anguillaconch1Although we don’t have Caribbean conch here, we do have our own south Atlantic version of it. Thankfully, in Barrio Chino, I was able to find some already out of the shell, so I was able to skip the step of breaking the shells open to extract the critter.

anguillaconch2Cleaned well of all the organs, and bits of clingy stuff, and stripped of the tough, dark skin, then diced. Just as a note for planning, all that cleaning and stripping ends up with about 2/3 the original weight left to work with – here, about 400 grams, a little under a pound.

anguillaconch3Marinated in tomato sauce and lime juice for about an hour.

anguillaconch4The good stuff for the soup base – bacon, onion, garlic, celery, green pepper, hot chili, and tomato (out of the picture).

anguillaconch5I’m not going to show every single step, as I added each ingredient. To do this sensibly, you need a pressure cooker – it takes some doing to soften up the conch. I sauteed the bacon in coconut oil until lightly browned, then added the above except the tomato, plus some bay leaf and thyme, salt and pepper, and cooked until the vegetables were starting to color as well. Added the tomatoes, cooked another couple of minutes, added in the marinated conch, and about a liter of water, put on the lid and brought it up to pressure, then cooked over low heat for an hour.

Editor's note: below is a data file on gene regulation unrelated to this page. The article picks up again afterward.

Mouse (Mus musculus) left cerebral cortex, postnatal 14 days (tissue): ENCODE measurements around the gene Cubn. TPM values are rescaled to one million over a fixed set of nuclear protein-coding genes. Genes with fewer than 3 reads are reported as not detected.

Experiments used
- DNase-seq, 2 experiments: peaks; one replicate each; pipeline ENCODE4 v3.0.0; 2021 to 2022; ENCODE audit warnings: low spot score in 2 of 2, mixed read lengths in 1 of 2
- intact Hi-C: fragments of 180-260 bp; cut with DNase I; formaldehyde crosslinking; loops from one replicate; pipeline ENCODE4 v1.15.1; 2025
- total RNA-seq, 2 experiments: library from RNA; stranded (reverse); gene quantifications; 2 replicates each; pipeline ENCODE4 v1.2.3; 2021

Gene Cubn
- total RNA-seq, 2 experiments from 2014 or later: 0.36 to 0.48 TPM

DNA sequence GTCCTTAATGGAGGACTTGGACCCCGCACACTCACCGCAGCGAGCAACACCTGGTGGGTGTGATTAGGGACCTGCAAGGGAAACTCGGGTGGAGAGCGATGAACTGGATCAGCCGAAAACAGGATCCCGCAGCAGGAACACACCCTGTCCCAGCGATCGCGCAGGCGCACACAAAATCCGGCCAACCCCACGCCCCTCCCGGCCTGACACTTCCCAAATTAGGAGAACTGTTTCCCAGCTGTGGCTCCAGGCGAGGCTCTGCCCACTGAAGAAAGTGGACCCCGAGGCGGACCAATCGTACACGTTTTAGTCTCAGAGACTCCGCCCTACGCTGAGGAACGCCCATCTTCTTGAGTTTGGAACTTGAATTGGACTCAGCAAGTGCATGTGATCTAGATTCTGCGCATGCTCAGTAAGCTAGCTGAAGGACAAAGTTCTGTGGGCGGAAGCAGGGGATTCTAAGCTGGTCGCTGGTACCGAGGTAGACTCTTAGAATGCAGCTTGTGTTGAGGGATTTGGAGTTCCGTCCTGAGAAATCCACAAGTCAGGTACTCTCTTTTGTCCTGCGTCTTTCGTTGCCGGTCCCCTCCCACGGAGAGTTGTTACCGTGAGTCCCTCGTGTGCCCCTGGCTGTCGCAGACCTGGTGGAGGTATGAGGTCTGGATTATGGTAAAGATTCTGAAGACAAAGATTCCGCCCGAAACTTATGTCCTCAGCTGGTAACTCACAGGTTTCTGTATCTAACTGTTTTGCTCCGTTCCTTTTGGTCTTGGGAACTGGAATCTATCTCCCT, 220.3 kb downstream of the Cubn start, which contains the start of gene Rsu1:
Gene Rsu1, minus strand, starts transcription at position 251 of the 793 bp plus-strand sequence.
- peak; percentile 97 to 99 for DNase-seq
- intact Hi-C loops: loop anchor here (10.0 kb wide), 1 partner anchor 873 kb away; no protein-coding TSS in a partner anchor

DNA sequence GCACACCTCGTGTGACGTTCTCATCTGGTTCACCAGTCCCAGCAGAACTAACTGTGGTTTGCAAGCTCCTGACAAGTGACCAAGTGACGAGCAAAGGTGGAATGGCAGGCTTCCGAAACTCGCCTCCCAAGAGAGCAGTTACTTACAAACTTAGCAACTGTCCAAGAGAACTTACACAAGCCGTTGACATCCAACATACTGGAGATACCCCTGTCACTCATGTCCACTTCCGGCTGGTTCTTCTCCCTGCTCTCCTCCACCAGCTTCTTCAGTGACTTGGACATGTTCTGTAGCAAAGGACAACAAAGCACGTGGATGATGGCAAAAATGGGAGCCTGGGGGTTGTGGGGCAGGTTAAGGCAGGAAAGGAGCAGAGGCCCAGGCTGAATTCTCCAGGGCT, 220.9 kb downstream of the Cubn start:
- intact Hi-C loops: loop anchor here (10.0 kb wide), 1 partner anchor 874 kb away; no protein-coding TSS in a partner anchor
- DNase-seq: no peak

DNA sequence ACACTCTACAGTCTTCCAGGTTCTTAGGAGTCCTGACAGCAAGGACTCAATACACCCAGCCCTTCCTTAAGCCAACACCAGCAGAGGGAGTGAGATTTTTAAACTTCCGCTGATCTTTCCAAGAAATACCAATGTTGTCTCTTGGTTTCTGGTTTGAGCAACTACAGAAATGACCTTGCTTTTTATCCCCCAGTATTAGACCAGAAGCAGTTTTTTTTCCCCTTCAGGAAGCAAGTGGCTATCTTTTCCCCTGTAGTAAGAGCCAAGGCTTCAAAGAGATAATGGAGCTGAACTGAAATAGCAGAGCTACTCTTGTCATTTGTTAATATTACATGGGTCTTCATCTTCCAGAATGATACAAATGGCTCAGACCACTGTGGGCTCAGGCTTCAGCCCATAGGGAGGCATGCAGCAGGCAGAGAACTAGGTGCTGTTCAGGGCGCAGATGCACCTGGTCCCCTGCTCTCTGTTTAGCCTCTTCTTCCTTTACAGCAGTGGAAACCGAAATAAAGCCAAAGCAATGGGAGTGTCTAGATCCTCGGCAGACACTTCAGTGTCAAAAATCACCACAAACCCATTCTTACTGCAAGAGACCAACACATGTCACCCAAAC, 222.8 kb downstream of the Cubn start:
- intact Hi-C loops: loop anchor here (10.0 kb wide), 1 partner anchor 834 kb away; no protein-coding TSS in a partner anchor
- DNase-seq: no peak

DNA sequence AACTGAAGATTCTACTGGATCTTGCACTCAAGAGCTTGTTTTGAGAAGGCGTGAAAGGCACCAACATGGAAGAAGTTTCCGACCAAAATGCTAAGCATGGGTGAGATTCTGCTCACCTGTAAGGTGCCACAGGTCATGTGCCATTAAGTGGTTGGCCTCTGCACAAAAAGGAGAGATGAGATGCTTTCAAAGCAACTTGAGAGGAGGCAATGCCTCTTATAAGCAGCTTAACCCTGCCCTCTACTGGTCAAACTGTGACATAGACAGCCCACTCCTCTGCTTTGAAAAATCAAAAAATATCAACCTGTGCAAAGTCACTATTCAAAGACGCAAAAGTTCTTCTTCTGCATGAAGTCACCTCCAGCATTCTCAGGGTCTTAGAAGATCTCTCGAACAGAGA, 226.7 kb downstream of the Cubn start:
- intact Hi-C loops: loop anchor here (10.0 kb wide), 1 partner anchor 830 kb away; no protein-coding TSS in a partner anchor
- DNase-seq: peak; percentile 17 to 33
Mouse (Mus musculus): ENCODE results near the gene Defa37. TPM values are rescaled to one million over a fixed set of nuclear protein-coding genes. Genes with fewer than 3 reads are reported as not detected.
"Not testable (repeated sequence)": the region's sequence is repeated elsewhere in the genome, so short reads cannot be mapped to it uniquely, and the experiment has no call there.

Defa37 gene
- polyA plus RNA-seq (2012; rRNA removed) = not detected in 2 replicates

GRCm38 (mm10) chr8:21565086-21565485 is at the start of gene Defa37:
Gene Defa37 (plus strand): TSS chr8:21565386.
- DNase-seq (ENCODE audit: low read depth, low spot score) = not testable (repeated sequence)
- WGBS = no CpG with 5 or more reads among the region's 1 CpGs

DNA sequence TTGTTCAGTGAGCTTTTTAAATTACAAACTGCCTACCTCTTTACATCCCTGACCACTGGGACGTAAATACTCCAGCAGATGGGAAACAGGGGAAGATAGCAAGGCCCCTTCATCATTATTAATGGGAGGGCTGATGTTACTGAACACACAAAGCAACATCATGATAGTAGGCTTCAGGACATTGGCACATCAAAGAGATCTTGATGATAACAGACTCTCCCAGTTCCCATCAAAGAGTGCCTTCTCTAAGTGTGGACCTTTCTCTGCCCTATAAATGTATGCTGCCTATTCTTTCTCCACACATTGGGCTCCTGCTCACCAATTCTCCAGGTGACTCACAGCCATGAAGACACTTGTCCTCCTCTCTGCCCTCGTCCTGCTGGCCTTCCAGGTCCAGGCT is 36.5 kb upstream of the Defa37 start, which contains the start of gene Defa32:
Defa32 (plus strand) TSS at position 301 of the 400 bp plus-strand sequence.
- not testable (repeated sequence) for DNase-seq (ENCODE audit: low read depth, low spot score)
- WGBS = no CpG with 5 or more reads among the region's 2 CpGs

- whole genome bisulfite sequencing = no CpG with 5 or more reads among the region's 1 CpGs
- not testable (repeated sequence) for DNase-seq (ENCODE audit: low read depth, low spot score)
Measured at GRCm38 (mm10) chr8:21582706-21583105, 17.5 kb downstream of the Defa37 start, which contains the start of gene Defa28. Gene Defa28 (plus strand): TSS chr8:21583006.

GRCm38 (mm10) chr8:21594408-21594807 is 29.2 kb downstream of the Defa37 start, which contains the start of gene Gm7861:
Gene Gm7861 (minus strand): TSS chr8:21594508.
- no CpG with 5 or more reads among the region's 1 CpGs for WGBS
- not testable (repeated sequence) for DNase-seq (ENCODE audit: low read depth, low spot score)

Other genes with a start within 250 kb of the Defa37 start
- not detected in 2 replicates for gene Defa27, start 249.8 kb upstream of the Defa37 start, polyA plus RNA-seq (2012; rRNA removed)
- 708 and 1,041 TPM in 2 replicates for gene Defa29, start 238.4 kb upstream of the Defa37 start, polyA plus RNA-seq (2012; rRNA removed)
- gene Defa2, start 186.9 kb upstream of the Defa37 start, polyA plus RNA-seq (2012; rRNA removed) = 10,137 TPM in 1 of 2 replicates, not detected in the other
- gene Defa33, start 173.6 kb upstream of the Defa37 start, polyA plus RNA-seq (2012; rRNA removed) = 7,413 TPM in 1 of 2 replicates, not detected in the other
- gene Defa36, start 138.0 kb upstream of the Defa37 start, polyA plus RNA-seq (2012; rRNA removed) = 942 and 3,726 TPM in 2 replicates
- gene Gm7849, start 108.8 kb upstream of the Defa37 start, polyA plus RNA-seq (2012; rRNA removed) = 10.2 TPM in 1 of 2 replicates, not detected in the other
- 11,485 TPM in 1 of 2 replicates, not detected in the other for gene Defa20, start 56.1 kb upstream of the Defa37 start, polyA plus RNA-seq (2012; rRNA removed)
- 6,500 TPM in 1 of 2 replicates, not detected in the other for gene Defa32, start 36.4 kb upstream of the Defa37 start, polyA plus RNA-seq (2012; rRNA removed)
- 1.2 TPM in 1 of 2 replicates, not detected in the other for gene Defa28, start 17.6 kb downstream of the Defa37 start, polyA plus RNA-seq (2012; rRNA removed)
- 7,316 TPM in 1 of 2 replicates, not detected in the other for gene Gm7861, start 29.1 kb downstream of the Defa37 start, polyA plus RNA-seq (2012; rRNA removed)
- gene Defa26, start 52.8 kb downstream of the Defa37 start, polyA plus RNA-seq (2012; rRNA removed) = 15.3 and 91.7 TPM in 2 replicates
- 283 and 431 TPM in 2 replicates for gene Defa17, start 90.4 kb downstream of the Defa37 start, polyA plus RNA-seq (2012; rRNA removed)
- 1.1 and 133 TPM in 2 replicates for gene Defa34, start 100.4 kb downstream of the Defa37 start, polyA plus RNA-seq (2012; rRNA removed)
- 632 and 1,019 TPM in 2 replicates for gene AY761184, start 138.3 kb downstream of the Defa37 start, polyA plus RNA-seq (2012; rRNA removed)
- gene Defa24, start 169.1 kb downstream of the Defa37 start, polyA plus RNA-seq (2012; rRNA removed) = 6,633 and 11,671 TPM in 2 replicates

anguillaconch6Removed the lid, added in a half kilo of peeled, diced potato and cooked about twenty minutes over medium heat to cook them through. Then a good wallop of rum, a couple of spoonfuls of hot sauce (or you can leave that for your guests to add to their tastes), and a handful of chopped parsley and cilantro. Results in the top photo above – and absolutely delicious. A lot of work, but worth it.

anguillajc1Johnny cake dough – 1 cup flour, 1.75 teaspoons baking powder, 1 tablespoon butter, 3/8 teaspoon of salt, and about a 1/3 of a cup of water (start with 1/4 and add as needed), mixed together to form a smooth dough, then divided into roughly 30gm/1oz balls.

anguillajc2Flattened out by hand into rounds and then fried. Honestly, this didn’t work so well – they really need to be plunged fully into a deep fryer so that they puff nearly instantly – pan frying them they started to puff and then collapsed back on themselves because the upper side was too heavy, being raw, to support the puff…